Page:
Covid-19 has caused more disruption to the energy sector than any other event in recent history
By Charles Ellinas
The International Energy Agency (IEA) released its World Energy Outlook 2020 last week. Its executive director Dr Fatih Birol aptly described the challenges in his introduction to the Outlook: “This has been an extraordinarily turbulent year for the global energy system… The crisis is still unfolding today and its consequences for the world’s energy future remain highly uncertain… We are entering a critical decade for accelerating clean energy transitions…How the world rises to these challenges will define our energy future and determine the success or failure of efforts to tackle climate change… This is the moment for ambitious action.” Strong words but appropriate to the extraordinary challenges and the chaos caused by the Covid-19 pandemic on the global economy and the outlook for energy. Predicting the future of energy has become that much harder.
As the IEA pointed out, Covid-19 has caused more disruption to the energy sector than any other event in recent history, leaving impacts that will be felt for years to come. As a result of the uncertainties over the duration of the pandemic, its economic and social impacts and policy responses, the IEA focused on the next ten-years and considered a number of scenarios to cover a wide range of possible energy futures.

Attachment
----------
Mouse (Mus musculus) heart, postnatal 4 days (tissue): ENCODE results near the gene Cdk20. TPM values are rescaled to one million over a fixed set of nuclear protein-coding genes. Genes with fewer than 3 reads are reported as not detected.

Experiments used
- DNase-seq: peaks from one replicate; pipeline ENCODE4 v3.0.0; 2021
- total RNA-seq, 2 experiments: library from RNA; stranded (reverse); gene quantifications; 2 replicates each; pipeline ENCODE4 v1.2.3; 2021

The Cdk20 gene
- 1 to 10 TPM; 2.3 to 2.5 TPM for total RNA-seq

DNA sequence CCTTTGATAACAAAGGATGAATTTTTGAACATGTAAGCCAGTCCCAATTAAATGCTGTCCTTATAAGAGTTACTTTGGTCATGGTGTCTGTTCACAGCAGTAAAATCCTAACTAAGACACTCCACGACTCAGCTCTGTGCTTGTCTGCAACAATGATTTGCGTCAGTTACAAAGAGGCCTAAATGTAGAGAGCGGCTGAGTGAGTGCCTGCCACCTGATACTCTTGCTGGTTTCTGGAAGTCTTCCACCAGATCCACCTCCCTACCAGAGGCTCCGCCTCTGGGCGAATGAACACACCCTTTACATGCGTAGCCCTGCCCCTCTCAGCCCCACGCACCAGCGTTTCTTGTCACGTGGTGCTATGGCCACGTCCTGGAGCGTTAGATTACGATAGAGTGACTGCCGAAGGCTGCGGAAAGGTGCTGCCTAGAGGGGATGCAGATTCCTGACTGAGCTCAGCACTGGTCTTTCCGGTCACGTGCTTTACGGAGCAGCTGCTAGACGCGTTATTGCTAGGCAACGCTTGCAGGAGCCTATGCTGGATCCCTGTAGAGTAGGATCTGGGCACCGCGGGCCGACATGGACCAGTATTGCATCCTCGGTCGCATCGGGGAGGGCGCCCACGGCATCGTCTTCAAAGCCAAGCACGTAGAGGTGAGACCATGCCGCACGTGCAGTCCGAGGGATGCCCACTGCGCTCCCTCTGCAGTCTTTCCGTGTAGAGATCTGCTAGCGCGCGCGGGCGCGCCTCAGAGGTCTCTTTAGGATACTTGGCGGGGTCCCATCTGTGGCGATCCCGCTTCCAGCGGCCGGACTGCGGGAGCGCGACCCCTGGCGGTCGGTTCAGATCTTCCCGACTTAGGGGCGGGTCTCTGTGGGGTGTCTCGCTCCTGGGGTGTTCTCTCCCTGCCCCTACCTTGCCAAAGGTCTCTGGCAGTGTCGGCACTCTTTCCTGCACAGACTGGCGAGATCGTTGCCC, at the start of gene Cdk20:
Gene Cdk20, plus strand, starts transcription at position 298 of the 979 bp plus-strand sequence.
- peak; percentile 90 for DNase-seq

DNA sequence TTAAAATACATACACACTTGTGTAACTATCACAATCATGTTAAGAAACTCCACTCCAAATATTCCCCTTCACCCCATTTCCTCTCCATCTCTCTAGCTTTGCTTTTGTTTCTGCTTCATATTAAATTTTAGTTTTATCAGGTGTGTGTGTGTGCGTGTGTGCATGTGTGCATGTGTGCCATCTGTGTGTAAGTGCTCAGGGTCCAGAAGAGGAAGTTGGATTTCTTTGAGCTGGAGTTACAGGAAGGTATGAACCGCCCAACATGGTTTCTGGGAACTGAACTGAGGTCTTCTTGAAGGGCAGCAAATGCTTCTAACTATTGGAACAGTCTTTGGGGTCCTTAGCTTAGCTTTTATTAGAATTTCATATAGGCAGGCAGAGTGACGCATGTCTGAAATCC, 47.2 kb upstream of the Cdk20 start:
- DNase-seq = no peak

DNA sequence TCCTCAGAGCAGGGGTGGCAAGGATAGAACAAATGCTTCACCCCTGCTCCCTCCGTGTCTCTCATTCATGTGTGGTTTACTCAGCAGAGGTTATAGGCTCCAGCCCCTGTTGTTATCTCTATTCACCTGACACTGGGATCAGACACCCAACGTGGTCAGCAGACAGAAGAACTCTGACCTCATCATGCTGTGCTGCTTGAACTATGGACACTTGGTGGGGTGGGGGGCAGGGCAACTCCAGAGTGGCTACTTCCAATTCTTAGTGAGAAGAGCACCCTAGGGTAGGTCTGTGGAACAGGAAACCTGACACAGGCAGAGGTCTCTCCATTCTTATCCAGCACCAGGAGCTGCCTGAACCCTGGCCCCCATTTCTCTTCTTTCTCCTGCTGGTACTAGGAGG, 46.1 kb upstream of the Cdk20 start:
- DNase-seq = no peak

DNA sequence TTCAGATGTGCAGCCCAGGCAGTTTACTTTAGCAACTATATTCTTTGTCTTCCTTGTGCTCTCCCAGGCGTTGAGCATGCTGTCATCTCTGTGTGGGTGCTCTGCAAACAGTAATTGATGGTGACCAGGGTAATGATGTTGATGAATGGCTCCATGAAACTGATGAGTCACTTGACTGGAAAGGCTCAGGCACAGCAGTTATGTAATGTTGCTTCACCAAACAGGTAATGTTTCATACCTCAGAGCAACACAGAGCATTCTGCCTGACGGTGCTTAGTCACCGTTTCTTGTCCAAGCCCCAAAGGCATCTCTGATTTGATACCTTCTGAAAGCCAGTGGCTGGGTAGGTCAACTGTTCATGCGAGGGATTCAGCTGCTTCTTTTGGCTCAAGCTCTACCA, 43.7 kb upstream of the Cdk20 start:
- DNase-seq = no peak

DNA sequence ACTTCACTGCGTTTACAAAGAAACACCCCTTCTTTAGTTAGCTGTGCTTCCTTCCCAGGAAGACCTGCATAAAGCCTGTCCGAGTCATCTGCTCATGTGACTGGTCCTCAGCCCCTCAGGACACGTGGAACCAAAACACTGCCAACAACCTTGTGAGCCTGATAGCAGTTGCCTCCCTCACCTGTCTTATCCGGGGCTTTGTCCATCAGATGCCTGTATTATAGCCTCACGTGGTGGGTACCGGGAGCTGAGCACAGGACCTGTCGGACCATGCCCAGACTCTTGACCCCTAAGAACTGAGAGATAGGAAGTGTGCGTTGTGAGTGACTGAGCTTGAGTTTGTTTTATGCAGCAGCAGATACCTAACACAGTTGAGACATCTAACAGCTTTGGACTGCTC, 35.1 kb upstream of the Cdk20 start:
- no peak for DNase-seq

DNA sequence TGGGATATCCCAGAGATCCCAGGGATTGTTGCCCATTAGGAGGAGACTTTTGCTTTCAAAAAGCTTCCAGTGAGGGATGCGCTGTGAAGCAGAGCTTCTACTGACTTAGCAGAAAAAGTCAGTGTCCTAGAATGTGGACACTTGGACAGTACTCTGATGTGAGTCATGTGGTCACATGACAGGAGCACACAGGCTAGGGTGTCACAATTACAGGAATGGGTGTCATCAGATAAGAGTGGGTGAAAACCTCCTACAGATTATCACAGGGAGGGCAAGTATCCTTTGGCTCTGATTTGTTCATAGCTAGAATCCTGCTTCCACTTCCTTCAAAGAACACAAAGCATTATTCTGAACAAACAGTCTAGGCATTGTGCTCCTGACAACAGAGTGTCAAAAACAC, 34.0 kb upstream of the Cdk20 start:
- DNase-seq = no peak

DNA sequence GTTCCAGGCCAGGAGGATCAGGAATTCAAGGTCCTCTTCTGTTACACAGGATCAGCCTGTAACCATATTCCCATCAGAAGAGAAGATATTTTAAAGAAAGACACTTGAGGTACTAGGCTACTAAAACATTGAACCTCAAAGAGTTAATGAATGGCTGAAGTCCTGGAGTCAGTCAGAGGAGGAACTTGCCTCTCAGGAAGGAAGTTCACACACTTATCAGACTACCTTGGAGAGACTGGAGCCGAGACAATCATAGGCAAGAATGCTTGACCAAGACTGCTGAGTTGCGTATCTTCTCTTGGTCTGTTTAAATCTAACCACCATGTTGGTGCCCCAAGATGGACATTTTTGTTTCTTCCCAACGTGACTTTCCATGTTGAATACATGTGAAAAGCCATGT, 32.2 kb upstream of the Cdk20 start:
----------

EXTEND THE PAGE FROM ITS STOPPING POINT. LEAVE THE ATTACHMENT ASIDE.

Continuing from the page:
The Stated Policies Scenario (STEPS) is based on all policy intentions and targets announced to date. It assumes that Covid-19 is gradually brought under control and the global economy returns to pre-crisis levels in 2021.
The IEA also considered the impact from a delayed recovery from the pandemic, causing lasting damage to economic prospects. It also modeled what would be needed in the next ten years to put global carbon emissions on track for net-zero by 2050.
None of these scenarios is more right or less right than the others, but without further policy change STEPS is more likely to happen. As such, it provides a warning of the consequences to global climate due to lack of action at a global scale.
- The IEA said that the world is far from putting emissions into decisive decline. There are no shortcuts to achieve this. What is needed is a structural transformation of the energy sector that will require massive investment in new, more efficient and cleaner energy production, as well as “the way we produce and consume energy.” Birol warned that “no sector or country will be unaffected by clean energy transitions.”
IEA’s key findings
- Renewables grow rapidly, with solar becoming the new king of electricity, being consistently cheaper than other fuels. But electricity grids could prove to be the weak link in the transformation of the power sector, with implications for the reliability and security of electricity supply
- The era of continuous growth in global oil demand comes to an end in the 2030s. But in the absence of a major shift in policies, it is still too early to foresee a rapid decline in oil demand
- Natural gas fares better than other fossil fuels, with a 30 per cent rise in global demand by 2040 concentrated in South and East Asia and underpinned by low prices. But an uncertain economic recovery raises questions about the future prospects of the record number of new LNG export facilities approved in 2019